Perhaps an economics professor is just what the House needs. Brat correctly campaigned on issues such as the bloated budget and deficit, noting that the nation is $17 trillion in debt with $127 trillion in unfunded liabilities. “No leader on either side [of the aisle] is mentioning this [and] I have based my campaign on this issue,” said Brat, who will face off against Jack Trammell, another Randolph-Macon professor, this November.

Most every federal program is insolvent, suggested Brat, reminding people that the central government in Washington, DC is designed to be limited. “The 10th Amendment is the big one; the Constitution has enumerated powers belonging to the federal government. All the rest of the powers belong to the states and the people,” said Brat at his victory celebration Tuesday night.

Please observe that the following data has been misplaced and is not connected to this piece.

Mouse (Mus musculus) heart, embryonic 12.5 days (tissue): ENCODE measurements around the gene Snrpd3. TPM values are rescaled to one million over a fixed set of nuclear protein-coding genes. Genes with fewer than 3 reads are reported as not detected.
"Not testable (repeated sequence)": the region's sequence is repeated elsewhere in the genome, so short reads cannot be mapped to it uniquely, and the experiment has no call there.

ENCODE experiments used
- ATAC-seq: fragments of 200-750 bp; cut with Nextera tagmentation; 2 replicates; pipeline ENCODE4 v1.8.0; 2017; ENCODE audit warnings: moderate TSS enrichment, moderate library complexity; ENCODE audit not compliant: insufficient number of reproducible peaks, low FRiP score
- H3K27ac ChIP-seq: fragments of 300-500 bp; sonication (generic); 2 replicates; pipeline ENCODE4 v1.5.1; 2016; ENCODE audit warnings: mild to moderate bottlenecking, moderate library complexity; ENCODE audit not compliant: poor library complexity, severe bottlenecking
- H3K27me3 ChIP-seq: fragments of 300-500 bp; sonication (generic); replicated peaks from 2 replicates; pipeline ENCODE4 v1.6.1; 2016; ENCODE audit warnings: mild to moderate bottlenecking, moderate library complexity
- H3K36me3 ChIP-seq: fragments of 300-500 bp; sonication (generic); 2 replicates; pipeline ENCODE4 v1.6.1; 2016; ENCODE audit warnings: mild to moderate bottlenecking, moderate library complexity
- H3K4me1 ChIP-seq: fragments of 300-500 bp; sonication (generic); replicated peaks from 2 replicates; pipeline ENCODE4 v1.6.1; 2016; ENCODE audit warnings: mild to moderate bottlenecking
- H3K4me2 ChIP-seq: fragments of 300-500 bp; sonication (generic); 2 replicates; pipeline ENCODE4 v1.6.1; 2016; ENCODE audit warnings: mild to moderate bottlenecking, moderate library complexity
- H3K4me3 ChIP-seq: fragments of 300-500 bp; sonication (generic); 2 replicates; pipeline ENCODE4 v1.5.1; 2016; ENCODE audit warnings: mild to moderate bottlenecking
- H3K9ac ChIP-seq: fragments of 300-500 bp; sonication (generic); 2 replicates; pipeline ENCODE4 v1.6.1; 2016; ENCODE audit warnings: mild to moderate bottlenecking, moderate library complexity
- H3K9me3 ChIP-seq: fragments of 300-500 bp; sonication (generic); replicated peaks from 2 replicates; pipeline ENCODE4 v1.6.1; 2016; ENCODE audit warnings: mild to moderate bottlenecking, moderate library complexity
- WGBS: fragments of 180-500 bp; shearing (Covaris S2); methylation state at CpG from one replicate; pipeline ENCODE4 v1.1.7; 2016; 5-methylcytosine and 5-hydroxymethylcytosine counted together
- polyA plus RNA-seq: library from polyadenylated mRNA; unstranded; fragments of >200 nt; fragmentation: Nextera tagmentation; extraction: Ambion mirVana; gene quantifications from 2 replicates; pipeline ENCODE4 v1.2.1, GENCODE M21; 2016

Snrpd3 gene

In addition to debt, simplifying the tax code, and free markets, Brat noted the economics of Obamacare as a problem. He said it is important to separate  health care from insurance; that the people need to understand the price system and see the true bottom line. He cited, for example, that a person shows up at the doctor with the sniffles and pays a $20 co-pay, when the reality of that office visit costs $200.

But Brat singled out immigration as a vital issue needing serious attention. “Closing the border is very important,” said Brat, adding that it is necessary to get our own house in order. “We’re out of control there,” said Brat.